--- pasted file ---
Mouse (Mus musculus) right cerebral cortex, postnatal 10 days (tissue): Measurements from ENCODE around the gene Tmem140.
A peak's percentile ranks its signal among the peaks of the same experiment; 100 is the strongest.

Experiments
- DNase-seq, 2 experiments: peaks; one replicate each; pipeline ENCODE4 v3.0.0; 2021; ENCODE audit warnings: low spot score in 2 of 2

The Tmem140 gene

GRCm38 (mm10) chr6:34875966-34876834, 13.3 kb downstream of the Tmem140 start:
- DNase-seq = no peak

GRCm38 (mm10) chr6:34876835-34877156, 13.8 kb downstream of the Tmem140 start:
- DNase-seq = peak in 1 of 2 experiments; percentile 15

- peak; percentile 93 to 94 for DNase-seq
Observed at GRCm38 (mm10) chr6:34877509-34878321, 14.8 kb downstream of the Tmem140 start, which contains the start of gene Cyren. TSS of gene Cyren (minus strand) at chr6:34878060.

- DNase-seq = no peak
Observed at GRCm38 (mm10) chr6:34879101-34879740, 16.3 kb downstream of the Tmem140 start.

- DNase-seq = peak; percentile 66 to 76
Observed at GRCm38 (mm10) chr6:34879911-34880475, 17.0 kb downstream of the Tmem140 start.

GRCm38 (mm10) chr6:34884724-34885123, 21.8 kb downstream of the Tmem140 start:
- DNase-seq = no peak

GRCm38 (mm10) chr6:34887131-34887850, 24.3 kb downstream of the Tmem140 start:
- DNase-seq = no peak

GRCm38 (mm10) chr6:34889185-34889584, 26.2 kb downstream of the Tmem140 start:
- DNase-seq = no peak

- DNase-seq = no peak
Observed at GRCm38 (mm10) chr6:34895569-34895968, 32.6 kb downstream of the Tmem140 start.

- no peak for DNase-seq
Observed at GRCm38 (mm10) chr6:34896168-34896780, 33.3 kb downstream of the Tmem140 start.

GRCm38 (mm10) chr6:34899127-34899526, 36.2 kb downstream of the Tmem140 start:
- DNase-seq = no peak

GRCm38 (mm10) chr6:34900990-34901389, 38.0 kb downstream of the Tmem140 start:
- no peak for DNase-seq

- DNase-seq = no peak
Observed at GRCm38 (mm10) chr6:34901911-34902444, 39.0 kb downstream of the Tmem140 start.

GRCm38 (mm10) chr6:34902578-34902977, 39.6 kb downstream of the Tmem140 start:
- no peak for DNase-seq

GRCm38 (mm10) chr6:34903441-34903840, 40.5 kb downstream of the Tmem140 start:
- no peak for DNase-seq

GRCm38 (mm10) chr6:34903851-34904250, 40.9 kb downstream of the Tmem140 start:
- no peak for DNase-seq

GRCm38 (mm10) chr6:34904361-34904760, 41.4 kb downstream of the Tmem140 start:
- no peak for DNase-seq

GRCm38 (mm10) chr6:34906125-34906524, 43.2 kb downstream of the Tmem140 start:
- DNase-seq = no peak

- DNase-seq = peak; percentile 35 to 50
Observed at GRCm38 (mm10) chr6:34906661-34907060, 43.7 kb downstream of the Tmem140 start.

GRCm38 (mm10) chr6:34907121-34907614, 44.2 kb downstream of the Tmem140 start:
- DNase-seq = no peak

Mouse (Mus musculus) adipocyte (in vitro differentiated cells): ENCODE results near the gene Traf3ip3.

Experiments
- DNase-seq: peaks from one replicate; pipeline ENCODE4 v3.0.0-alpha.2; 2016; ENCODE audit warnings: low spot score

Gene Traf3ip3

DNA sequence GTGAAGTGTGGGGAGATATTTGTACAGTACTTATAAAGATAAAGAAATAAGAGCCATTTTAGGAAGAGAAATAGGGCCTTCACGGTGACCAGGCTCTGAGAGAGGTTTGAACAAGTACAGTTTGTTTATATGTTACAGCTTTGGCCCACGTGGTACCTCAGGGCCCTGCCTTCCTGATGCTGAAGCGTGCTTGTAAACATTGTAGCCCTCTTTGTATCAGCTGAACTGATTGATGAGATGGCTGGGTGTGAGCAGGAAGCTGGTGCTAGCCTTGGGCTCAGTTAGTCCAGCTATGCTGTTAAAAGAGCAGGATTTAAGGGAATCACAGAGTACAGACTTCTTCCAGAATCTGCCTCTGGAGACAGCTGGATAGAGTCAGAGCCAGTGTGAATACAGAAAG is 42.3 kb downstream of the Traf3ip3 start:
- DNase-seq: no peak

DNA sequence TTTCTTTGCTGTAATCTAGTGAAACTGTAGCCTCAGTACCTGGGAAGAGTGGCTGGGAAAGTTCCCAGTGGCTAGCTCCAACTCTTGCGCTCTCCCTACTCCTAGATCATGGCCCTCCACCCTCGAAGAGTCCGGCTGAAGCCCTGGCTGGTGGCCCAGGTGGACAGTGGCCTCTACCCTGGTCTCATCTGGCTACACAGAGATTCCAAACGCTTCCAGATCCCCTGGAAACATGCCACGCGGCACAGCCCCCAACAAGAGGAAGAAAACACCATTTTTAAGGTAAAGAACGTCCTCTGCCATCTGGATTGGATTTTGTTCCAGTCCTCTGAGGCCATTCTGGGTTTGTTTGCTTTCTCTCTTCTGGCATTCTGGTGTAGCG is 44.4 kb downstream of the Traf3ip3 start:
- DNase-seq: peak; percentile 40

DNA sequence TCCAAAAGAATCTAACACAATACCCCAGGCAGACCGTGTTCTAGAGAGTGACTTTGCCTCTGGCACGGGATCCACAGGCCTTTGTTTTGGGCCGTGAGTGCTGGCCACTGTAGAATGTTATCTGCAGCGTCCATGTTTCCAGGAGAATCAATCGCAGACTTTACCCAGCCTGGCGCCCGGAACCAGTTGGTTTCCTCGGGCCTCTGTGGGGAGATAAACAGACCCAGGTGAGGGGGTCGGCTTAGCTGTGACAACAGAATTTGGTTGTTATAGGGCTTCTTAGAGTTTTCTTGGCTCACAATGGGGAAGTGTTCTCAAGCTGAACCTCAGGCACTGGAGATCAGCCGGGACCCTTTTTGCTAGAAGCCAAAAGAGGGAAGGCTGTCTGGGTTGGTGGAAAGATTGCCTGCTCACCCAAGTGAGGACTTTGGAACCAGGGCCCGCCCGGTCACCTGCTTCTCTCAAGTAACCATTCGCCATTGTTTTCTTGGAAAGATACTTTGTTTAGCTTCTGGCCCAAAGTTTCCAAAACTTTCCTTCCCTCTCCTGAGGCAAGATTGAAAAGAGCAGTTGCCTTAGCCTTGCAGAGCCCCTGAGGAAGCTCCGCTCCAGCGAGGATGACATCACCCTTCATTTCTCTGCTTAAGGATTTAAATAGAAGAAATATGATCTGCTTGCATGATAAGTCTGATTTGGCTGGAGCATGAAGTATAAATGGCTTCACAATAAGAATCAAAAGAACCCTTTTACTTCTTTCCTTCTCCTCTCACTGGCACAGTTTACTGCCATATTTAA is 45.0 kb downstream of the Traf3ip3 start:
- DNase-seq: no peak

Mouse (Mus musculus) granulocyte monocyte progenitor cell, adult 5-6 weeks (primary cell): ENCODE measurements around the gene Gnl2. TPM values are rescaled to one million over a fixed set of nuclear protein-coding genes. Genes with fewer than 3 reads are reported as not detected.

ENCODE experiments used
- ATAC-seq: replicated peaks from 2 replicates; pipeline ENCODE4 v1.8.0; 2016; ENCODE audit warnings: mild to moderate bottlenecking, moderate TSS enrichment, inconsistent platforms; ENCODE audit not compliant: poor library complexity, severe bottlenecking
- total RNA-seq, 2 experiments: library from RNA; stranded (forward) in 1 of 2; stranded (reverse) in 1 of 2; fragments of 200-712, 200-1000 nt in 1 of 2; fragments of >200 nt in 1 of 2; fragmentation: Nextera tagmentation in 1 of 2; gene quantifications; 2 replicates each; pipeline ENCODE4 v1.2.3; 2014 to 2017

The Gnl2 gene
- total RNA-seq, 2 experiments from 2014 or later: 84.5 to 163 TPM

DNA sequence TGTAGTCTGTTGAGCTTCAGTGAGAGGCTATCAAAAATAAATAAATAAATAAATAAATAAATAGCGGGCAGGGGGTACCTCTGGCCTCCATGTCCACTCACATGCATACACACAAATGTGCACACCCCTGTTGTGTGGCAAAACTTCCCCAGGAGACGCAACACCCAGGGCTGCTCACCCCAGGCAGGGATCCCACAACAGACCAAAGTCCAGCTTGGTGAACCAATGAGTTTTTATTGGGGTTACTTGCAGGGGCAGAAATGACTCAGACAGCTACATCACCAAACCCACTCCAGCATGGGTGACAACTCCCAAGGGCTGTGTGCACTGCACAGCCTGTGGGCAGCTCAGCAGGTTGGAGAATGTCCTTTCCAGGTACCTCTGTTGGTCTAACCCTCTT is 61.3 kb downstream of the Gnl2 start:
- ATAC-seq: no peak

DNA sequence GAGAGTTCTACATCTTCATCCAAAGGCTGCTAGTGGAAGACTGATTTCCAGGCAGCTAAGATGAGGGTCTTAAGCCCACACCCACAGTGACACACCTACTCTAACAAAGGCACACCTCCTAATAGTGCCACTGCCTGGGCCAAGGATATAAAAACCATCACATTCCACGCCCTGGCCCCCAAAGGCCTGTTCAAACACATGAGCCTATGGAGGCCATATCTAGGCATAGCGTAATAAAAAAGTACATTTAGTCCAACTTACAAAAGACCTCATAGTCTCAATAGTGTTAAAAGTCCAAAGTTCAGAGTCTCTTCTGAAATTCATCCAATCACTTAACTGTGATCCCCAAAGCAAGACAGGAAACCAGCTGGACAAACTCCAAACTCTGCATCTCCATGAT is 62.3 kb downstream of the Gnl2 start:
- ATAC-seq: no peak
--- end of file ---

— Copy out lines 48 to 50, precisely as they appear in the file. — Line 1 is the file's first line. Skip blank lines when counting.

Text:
- DNase-seq: peaks from one replicate; pipeline ENCODE4 v3.0.0-alpha.2; 2016; ENCODE audit warnings: low spot score

Gene Traf3ip3

DNA sequence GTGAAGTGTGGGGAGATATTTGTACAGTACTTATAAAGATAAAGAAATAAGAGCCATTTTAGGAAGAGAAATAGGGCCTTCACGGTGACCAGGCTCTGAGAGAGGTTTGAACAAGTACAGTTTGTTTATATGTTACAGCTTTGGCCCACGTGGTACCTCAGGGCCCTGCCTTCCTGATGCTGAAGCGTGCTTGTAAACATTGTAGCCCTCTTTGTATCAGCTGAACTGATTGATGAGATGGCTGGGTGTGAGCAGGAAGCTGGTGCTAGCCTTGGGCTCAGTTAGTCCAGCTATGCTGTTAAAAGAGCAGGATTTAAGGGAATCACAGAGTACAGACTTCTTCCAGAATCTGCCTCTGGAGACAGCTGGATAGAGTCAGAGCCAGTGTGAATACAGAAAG is 42.3 kb downstream of the Traf3ip3 start: